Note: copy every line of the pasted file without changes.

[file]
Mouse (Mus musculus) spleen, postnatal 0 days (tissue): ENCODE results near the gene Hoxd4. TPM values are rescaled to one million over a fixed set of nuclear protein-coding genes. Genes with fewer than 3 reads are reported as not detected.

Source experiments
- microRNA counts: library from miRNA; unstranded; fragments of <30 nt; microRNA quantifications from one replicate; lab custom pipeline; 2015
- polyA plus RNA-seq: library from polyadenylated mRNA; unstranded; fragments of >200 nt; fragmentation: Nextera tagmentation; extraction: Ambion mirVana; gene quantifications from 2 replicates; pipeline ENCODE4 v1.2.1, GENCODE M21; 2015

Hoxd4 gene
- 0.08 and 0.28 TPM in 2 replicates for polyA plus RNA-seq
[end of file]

Mouse (Mus musculus) spleen, postnatal 0 days (tissue): ENCODE results near the gene Hoxd4. TPM values are rescaled to one million over a fixed set of nuclear protein-coding genes. Genes with fewer than 3 reads are reported as not detected.

Source experiments
- microRNA counts: library from miRNA; unstranded; fragments of <30 nt; microRNA quantifications from one replicate; lab custom pipeline; 2015
- polyA plus RNA-seq: library from polyadenylated mRNA; unstranded; fragments of >200 nt; fragmentation: Nextera tagmentation; extraction: Ambion mirVana; gene quantifications from 2 replicates; pipeline ENCODE4 v1.2.1, GENCODE M21; 2015

Hoxd4 gene
- 0.08 and 0.28 TPM in 2 replicates for polyA plus RNA-seq